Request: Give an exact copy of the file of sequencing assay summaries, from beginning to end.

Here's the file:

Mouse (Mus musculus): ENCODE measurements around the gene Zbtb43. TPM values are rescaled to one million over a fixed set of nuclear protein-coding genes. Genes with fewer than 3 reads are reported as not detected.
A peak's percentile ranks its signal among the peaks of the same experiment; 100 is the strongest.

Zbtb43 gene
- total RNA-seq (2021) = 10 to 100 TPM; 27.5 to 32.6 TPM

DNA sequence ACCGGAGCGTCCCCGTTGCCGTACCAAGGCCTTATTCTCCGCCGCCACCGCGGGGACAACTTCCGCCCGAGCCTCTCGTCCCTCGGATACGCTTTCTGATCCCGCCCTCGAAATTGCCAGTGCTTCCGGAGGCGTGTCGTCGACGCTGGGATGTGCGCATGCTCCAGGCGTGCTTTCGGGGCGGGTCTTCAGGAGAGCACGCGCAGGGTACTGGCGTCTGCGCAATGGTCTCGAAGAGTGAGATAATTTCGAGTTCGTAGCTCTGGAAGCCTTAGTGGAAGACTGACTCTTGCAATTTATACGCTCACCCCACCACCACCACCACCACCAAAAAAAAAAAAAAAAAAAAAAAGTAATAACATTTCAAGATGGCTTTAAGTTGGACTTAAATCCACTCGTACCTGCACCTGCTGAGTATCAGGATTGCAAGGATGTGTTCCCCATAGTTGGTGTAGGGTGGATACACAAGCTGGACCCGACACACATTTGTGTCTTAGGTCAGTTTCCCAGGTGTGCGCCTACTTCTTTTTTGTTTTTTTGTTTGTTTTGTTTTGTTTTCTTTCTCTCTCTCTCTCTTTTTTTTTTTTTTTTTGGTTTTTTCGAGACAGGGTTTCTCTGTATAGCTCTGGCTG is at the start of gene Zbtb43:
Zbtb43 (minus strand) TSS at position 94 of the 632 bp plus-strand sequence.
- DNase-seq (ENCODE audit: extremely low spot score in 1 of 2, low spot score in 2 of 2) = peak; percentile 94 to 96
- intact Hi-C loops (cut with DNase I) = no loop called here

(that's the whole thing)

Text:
Mouse (Mus musculus): ENCODE measurements around the gene Zbtb43. TPM values are rescaled to one million over a fixed set of nuclear protein-coding genes. Genes with fewer than 3 reads are reported as not detected.
A peak's percentile ranks its signal among the peaks of the same experiment; 100 is the strongest.

Zbtb43 gene
- total RNA-seq (2021) = 10 to 100 TPM; 27.5 to 32.6 TPM

DNA sequence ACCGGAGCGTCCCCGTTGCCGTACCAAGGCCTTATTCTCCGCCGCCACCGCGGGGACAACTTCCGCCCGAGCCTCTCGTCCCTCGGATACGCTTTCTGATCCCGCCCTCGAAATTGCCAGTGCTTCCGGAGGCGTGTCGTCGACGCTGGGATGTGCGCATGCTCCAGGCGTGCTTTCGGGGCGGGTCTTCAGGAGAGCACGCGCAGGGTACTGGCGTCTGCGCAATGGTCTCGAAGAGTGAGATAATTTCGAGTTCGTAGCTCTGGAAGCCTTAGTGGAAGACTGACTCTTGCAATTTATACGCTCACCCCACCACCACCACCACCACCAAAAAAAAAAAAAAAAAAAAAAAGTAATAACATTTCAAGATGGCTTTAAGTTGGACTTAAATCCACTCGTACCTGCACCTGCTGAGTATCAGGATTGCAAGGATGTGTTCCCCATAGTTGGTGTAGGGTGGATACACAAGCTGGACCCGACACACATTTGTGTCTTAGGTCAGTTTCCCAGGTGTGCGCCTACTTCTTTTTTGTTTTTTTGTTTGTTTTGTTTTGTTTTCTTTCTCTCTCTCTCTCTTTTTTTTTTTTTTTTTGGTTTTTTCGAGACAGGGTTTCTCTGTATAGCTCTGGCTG is at the start of gene Zbtb43:
Zbtb43 (minus strand) TSS at position 94 of the 632 bp plus-strand sequence.
- DNase-seq (ENCODE audit: extremely low spot score in 1 of 2, low spot score in 2 of 2) = peak; percentile 94 to 96
- intact Hi-C loops (cut with DNase I) = no loop called here